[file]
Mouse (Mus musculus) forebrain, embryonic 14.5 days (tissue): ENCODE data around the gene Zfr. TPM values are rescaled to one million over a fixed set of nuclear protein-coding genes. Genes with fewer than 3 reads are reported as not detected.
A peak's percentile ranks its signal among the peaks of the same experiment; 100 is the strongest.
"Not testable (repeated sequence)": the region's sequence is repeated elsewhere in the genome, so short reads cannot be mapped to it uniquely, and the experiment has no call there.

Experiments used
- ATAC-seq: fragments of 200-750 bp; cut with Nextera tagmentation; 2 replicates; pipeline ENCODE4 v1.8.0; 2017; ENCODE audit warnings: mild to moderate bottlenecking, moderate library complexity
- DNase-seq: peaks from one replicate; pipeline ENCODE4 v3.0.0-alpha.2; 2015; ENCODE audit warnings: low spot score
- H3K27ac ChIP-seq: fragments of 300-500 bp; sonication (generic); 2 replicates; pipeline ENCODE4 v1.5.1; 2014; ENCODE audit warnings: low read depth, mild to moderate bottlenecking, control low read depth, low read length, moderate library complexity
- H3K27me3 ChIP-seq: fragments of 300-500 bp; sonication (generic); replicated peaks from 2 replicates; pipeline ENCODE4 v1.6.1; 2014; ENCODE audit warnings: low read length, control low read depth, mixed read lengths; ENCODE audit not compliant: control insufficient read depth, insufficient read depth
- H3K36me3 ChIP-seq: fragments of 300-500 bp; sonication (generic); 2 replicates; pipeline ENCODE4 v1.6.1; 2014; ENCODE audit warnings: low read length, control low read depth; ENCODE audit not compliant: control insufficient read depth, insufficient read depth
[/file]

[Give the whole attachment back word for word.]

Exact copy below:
Mouse (Mus musculus) forebrain, embryonic 14.5 days (tissue): ENCODE data around the gene Zfr. TPM values are rescaled to one million over a fixed set of nuclear protein-coding genes. Genes with fewer than 3 reads are reported as not detected.
A peak's percentile ranks its signal among the peaks of the same experiment; 100 is the strongest.
"Not testable (repeated sequence)": the region's sequence is repeated elsewhere in the genome, so short reads cannot be mapped to it uniquely, and the experiment has no call there.

Experiments used
- ATAC-seq: fragments of 200-750 bp; cut with Nextera tagmentation; 2 replicates; pipeline ENCODE4 v1.8.0; 2017; ENCODE audit warnings: mild to moderate bottlenecking, moderate library complexity
- DNase-seq: peaks from one replicate; pipeline ENCODE4 v3.0.0-alpha.2; 2015; ENCODE audit warnings: low spot score
- H3K27ac ChIP-seq: fragments of 300-500 bp; sonication (generic); 2 replicates; pipeline ENCODE4 v1.5.1; 2014; ENCODE audit warnings: low read depth, mild to moderate bottlenecking, control low read depth, low read length, moderate library complexity
- H3K27me3 ChIP-seq: fragments of 300-500 bp; sonication (generic); replicated peaks from 2 replicates; pipeline ENCODE4 v1.6.1; 2014; ENCODE audit warnings: low read length, control low read depth, mixed read lengths; ENCODE audit not compliant: control insufficient read depth, insufficient read depth
- H3K36me3 ChIP-seq: fragments of 300-500 bp; sonication (generic); 2 replicates; pipeline ENCODE4 v1.6.1; 2014; ENCODE audit warnings: low read length, control low read depth; ENCODE audit not compliant: control insufficient read depth, insufficient read depth